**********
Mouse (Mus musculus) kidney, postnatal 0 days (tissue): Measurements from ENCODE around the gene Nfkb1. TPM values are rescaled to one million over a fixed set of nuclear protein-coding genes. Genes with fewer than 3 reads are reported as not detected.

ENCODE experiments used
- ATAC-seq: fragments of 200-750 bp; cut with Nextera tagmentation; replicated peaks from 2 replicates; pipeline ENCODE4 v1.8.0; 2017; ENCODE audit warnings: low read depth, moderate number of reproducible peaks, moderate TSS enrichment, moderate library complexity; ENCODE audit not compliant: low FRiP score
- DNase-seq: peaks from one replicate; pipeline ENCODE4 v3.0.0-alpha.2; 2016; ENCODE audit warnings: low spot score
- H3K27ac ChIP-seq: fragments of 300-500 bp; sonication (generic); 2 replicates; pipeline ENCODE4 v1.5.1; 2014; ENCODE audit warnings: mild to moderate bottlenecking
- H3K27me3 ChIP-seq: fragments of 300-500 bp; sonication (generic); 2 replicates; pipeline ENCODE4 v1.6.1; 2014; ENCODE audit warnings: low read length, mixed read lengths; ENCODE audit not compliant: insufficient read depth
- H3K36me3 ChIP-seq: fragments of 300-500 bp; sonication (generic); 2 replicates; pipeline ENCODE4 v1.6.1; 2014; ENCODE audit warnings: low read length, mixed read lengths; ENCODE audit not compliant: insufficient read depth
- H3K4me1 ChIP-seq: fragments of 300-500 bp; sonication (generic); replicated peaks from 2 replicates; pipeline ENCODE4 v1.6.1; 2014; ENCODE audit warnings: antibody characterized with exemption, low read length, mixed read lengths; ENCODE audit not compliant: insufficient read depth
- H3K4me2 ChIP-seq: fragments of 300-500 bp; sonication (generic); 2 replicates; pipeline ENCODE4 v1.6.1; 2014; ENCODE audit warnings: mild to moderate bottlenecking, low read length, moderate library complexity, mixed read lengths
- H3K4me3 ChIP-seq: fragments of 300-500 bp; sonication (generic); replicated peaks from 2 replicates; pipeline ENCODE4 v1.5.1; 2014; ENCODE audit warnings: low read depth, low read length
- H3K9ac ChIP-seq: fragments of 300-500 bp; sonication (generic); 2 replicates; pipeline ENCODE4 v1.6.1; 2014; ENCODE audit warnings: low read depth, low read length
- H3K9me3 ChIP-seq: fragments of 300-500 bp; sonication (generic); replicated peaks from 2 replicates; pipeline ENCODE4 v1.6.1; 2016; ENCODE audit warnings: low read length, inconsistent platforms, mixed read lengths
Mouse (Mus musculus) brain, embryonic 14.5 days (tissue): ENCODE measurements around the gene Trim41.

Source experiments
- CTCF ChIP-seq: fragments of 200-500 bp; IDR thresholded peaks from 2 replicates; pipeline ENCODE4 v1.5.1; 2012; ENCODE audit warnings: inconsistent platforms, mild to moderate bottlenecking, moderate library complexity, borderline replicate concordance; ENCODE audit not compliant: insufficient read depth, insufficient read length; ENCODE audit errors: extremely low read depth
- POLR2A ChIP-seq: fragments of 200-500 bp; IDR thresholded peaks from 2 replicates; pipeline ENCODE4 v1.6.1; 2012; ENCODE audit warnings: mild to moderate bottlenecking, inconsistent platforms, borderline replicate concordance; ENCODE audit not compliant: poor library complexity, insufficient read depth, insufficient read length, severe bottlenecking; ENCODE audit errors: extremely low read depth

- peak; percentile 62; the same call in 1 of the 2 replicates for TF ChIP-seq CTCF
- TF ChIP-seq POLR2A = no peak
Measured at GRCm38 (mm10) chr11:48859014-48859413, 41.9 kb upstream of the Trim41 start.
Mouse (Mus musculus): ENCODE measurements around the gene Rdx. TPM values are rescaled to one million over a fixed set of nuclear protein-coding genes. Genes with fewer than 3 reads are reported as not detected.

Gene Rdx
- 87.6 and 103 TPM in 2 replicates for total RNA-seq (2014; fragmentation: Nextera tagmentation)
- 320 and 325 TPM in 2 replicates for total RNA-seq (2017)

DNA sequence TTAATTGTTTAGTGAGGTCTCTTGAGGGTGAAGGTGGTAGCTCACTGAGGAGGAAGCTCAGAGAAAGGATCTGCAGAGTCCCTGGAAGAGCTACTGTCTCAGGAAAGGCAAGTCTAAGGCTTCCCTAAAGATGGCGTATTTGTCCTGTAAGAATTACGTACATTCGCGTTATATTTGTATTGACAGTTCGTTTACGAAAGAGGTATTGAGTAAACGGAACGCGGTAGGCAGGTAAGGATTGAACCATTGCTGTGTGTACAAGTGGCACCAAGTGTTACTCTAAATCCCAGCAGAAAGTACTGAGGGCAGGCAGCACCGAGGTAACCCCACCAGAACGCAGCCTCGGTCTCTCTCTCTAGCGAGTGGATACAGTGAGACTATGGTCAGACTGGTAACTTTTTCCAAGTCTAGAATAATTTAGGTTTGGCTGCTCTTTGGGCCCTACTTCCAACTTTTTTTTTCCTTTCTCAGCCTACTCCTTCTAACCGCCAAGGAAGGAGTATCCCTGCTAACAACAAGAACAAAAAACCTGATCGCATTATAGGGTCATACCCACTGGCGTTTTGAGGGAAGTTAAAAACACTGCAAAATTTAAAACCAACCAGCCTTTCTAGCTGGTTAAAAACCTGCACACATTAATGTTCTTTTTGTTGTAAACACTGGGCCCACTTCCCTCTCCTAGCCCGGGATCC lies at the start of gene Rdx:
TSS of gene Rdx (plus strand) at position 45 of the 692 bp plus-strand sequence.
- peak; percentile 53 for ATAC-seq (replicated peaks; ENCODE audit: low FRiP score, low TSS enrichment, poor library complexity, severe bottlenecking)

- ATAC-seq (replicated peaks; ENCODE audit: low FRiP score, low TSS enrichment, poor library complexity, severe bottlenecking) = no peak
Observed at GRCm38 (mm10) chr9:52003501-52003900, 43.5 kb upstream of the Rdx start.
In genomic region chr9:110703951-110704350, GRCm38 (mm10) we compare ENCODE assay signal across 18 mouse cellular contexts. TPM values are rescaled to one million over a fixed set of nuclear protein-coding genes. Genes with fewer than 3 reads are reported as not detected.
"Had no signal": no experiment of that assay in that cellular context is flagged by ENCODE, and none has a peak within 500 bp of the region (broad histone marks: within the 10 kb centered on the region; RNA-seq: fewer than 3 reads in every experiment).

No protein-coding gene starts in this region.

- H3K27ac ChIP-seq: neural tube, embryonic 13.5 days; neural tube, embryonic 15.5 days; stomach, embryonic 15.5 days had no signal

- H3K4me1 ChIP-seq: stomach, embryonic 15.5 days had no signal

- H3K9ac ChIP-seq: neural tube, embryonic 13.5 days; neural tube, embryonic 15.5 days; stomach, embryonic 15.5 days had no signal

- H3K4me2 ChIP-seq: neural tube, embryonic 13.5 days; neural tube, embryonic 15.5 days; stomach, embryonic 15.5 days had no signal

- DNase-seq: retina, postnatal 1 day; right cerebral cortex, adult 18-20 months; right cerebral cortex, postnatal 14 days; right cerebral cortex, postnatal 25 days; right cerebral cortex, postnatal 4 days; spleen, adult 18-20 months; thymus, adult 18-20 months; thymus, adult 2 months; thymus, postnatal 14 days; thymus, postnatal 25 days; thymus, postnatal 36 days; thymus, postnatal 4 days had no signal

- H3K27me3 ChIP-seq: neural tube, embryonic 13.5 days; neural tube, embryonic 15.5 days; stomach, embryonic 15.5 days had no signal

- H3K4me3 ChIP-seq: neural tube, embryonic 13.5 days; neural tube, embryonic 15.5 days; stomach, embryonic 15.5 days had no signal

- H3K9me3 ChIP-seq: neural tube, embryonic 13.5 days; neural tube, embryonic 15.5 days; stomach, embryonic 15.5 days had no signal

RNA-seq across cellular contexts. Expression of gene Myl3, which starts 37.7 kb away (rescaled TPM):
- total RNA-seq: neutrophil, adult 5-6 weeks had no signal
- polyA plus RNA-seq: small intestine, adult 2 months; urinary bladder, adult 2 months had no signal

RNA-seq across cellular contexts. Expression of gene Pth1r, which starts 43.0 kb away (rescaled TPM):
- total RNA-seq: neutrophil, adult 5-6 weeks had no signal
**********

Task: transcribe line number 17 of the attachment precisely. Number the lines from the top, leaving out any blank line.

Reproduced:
- peak; percentile 62; the same call in 1 of the 2 replicates for TF ChIP-seq CTCF